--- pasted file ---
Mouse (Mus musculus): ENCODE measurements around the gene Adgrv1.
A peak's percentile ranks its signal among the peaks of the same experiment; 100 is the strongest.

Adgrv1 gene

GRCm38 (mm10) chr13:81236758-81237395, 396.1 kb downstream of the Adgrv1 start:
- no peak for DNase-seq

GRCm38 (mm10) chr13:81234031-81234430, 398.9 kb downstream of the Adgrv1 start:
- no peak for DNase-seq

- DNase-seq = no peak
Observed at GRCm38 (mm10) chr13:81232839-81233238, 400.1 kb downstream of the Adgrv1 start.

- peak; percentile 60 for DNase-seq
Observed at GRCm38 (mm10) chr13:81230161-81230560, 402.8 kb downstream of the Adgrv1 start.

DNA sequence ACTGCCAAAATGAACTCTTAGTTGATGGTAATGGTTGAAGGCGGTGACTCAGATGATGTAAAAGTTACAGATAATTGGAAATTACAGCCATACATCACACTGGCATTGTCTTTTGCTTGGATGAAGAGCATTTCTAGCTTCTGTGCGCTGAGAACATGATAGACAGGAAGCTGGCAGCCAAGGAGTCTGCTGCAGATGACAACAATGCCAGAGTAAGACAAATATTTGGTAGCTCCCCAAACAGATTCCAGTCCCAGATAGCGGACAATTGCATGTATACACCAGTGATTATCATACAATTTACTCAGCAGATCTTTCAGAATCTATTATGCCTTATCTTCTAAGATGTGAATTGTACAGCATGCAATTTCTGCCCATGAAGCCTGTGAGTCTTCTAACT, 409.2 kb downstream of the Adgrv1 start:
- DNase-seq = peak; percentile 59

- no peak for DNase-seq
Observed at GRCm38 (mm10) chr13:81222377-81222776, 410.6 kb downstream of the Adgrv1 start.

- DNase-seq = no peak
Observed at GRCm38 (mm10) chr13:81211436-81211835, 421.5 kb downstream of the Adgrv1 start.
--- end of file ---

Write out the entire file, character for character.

Mouse (Mus musculus): ENCODE measurements around the gene Adgrv1.
A peak's percentile ranks its signal among the peaks of the same experiment; 100 is the strongest.

Adgrv1 gene

GRCm38 (mm10) chr13:81236758-81237395, 396.1 kb downstream of the Adgrv1 start:
- no peak for DNase-seq

GRCm38 (mm10) chr13:81234031-81234430, 398.9 kb downstream of the Adgrv1 start:
- no peak for DNase-seq

- DNase-seq = no peak
Observed at GRCm38 (mm10) chr13:81232839-81233238, 400.1 kb downstream of the Adgrv1 start.

- peak; percentile 60 for DNase-seq
Observed at GRCm38 (mm10) chr13:81230161-81230560, 402.8 kb downstream of the Adgrv1 start.

DNA sequence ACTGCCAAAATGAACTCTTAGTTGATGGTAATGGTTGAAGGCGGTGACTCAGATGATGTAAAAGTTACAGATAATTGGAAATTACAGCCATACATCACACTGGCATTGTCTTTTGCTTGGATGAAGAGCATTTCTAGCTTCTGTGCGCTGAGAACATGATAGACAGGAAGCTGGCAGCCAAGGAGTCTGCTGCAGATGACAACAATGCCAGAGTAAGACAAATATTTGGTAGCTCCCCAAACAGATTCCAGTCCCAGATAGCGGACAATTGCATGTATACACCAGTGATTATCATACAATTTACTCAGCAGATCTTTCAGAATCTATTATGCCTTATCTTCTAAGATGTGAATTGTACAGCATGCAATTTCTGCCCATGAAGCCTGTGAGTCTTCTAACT, 409.2 kb downstream of the Adgrv1 start:
- DNase-seq = peak; percentile 59

- no peak for DNase-seq
Observed at GRCm38 (mm10) chr13:81222377-81222776, 410.6 kb downstream of the Adgrv1 start.

- DNase-seq = no peak
Observed at GRCm38 (mm10) chr13:81211436-81211835, 421.5 kb downstream of the Adgrv1 start.